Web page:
For an overseer must be blameless, as a steward of God,
not self-willed, not quick-tempered, not given to wine, not violent,
not greedy for money, but hospitable, a lover of what is good,
sober-minded, just, holy, self-controlled, holding fast the faithful
word as he has been taught, that he may be able, by sound doctrine,
both to exhort and convict those who contradict.
Here can be seen quite
clearly the equation of elder (presbyter) and overseer (episcopos)
and again the explicit expectation that the minister be a man.
practice and teaching in the early Church is entirely consistent
with the example of the Lord Jesus Christ.
Jesus appointed leaders in the new community he chose men. He
does not appear to have been bound in other areas by the social
conventions of the day. Indeed, there were a number of women
amongst Jesus' disciples including some who were very close to
Him and who have been an inspiration and an example ever since.
Nevertheless, Jesus did not appoint the women as leaders. This
pattern was continued in the post-pentecost church and indeed
has continued from then on until the last few decades. As
the Church spread from Israel to the graeco-roman world it encountered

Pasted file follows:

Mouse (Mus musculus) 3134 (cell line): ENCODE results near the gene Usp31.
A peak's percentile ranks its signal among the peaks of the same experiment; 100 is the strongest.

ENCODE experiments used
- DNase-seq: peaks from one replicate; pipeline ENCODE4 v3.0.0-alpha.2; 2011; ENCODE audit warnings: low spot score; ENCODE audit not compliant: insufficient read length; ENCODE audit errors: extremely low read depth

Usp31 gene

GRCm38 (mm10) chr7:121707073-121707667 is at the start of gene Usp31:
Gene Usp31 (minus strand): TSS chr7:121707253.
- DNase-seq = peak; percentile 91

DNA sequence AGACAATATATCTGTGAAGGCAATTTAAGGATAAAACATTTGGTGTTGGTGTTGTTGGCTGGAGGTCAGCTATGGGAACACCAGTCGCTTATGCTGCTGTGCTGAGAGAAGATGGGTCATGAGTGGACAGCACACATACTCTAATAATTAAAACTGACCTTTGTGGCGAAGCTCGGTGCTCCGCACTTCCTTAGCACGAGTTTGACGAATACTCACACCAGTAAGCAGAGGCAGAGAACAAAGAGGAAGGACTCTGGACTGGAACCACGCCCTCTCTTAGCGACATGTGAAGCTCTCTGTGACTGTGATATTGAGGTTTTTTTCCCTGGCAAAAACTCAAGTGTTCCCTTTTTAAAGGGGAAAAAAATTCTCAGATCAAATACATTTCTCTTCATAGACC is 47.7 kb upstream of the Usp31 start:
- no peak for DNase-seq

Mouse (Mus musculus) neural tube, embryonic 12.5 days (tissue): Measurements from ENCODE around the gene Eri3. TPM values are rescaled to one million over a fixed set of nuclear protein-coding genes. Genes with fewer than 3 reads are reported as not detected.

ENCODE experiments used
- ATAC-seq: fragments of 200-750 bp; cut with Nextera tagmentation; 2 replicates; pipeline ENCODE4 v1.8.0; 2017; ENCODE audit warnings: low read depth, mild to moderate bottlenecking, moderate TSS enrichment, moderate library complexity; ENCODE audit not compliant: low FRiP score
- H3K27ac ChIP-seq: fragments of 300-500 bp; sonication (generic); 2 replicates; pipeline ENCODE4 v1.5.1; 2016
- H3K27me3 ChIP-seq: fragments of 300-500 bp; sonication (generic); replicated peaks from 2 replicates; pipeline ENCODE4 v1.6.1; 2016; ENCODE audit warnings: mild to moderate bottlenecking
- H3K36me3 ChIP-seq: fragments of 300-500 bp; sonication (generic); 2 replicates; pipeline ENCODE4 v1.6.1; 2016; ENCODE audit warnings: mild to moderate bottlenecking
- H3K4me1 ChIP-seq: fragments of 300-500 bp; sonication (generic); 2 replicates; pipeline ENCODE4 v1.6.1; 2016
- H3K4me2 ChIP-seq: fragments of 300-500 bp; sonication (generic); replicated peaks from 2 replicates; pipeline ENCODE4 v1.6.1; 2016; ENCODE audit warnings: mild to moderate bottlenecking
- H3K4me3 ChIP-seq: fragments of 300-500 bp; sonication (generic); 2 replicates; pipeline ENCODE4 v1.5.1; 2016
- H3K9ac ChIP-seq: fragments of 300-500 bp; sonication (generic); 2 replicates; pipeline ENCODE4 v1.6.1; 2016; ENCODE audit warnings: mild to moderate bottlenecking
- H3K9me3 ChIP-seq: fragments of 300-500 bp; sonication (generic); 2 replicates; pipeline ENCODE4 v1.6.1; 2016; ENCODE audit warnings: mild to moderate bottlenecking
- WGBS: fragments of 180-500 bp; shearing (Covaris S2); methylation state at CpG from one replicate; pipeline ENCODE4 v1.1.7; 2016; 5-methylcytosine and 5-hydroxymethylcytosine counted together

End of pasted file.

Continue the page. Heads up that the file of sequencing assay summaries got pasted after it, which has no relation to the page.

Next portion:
a culture that was male dominated but which had no shortage of
priestesses, goddesses and families run by matriarchs. But
the Church did not attempt to compromise on the pattern which
Jesus had established.
Whist the practice
of the Church through the ages does not carry any binding authority
for Christians we note that from the beginning until the last
few decades, almost without exception, the Christian Church has
accepted and practiced what the Bible taught that its presbyters
(priests) should be men.
Men and women are different.
The reason for all
this goes back to creation, in that God has made men and
women different. In recent decades many have tried to play down
gender differences but this trend shows signs of beginning
to be reversed in western culture as people emphasise more the
differences between men and women.
women complement one another, God has made us differently for
good reason. Therefore in the marriage relationship men and
women have different roles which makes the marriage a strong,
if sometimes bewildering, relationship.
Headship in the Christian
are also upheld in the Christian household in that the man was